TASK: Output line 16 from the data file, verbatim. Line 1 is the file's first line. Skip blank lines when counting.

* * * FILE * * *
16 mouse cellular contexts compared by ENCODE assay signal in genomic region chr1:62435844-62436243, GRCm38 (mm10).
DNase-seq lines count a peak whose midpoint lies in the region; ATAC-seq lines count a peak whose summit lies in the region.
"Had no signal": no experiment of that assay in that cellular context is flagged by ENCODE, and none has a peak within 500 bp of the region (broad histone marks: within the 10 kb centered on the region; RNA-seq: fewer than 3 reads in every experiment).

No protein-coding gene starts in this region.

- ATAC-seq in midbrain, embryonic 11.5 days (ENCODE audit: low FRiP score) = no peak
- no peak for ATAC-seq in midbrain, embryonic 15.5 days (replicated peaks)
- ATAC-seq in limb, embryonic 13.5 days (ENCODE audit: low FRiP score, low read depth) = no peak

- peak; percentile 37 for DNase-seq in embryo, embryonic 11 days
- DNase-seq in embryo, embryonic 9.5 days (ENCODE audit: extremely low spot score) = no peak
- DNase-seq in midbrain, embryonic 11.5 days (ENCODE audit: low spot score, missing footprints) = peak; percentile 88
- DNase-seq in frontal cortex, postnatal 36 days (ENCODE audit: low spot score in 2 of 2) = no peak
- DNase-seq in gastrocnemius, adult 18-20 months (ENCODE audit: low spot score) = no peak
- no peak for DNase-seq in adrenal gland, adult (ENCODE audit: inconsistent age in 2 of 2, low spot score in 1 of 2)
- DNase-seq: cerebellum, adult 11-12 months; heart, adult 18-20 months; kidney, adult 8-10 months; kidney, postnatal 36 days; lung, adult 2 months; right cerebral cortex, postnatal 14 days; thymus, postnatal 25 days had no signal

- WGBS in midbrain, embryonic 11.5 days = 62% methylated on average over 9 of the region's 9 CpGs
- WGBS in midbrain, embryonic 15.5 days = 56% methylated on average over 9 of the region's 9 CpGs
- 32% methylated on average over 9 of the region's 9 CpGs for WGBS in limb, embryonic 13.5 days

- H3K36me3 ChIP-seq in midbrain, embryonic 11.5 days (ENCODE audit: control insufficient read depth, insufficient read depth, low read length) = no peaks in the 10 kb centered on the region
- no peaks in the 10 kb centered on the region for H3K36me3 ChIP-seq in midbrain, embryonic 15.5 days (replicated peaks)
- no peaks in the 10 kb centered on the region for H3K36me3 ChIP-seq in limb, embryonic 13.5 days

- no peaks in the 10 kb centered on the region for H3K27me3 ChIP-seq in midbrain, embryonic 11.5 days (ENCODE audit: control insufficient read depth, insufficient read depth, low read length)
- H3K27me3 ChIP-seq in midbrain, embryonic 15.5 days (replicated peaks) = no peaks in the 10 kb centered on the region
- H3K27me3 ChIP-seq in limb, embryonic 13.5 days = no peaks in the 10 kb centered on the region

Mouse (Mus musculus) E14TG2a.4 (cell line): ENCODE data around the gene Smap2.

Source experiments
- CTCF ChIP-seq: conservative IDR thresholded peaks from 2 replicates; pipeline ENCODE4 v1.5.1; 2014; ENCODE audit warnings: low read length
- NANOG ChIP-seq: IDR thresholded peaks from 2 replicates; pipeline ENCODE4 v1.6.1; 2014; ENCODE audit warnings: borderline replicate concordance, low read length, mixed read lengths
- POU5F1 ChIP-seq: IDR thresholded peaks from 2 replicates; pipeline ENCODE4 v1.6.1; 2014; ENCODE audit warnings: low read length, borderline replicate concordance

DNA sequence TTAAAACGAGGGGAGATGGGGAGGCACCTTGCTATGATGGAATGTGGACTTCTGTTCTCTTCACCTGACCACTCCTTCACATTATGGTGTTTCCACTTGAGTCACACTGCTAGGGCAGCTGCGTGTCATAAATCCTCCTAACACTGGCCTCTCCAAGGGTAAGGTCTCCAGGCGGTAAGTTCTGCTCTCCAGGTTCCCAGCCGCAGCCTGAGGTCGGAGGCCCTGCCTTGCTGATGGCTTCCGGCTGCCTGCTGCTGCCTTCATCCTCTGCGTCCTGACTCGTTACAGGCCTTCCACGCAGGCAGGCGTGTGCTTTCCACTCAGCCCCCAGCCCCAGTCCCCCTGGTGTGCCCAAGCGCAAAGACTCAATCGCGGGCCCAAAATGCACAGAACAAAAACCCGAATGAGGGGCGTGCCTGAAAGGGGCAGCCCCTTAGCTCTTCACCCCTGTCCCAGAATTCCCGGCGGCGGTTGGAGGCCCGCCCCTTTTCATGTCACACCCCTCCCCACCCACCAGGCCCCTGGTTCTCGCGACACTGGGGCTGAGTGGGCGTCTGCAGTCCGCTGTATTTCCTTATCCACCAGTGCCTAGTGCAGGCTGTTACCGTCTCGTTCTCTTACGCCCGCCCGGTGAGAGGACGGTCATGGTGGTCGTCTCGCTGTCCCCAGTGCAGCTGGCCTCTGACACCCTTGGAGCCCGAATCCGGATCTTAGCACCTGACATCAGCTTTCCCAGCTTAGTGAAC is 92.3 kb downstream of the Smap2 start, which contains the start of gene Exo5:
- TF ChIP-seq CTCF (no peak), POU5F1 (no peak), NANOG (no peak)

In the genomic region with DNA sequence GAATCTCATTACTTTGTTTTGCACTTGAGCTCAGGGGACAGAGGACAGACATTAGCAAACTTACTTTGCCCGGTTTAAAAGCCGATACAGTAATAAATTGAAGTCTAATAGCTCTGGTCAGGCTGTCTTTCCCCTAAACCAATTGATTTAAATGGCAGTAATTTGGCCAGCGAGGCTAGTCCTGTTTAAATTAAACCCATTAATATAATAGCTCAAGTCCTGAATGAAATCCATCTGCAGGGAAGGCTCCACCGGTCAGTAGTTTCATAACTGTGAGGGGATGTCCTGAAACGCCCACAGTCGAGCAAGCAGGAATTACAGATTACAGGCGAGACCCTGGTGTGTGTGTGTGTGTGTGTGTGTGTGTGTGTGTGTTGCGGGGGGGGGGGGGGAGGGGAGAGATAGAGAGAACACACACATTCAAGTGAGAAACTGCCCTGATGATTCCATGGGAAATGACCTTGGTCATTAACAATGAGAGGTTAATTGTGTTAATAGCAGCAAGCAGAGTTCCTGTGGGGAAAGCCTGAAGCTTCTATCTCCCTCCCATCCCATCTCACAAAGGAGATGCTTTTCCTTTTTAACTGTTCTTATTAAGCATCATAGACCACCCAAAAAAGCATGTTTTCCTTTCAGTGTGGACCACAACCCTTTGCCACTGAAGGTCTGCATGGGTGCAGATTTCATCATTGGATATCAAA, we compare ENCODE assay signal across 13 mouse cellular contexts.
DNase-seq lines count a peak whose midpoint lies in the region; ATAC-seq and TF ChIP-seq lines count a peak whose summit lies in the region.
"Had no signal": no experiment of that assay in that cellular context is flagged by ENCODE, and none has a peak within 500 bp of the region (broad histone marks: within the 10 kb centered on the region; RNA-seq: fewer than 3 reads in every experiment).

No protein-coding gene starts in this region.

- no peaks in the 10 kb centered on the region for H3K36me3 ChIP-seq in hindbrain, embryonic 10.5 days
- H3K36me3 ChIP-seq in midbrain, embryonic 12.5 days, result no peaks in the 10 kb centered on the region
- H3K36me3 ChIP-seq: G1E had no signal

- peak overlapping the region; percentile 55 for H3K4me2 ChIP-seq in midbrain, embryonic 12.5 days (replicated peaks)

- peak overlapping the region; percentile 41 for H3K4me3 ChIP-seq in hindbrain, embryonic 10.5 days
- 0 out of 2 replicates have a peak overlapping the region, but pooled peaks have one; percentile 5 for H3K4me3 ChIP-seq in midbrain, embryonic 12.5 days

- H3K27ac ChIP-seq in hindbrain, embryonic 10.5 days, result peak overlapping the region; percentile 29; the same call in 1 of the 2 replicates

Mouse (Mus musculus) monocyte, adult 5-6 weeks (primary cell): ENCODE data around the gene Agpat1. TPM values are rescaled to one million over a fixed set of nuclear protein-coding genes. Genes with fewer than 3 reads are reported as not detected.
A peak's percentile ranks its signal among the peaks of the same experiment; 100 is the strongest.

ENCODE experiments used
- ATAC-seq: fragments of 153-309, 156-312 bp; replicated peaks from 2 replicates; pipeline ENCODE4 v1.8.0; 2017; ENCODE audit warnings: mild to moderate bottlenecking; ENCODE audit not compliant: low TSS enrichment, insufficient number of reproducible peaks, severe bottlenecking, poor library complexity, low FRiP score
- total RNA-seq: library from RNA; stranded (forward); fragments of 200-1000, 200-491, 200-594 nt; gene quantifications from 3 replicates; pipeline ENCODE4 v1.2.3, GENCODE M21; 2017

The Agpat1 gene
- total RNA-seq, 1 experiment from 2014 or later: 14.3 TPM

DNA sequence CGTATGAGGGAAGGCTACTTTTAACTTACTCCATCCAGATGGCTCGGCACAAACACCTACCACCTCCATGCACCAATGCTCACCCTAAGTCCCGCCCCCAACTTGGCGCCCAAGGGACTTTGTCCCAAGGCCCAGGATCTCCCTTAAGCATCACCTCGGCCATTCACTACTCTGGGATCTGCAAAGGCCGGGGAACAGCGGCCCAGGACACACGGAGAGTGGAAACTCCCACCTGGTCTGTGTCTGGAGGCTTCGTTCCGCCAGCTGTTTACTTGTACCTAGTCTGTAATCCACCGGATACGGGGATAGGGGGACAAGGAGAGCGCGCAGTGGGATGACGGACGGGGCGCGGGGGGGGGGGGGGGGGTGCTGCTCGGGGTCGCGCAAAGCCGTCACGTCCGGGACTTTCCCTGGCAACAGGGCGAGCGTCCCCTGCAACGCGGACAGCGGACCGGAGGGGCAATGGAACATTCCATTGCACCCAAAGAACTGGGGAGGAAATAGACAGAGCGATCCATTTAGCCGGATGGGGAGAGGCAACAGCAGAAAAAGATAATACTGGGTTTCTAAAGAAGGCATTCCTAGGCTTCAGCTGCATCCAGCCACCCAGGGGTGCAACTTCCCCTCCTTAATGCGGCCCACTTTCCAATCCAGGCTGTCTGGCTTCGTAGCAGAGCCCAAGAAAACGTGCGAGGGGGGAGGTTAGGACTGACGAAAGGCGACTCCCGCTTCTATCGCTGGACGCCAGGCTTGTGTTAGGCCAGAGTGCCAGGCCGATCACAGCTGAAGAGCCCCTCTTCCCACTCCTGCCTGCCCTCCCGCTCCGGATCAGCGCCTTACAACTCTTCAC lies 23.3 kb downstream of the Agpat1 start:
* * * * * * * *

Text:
- WGBS in midbrain, embryonic 15.5 days = 56% methylated on average over 9 of the region's 9 CpGs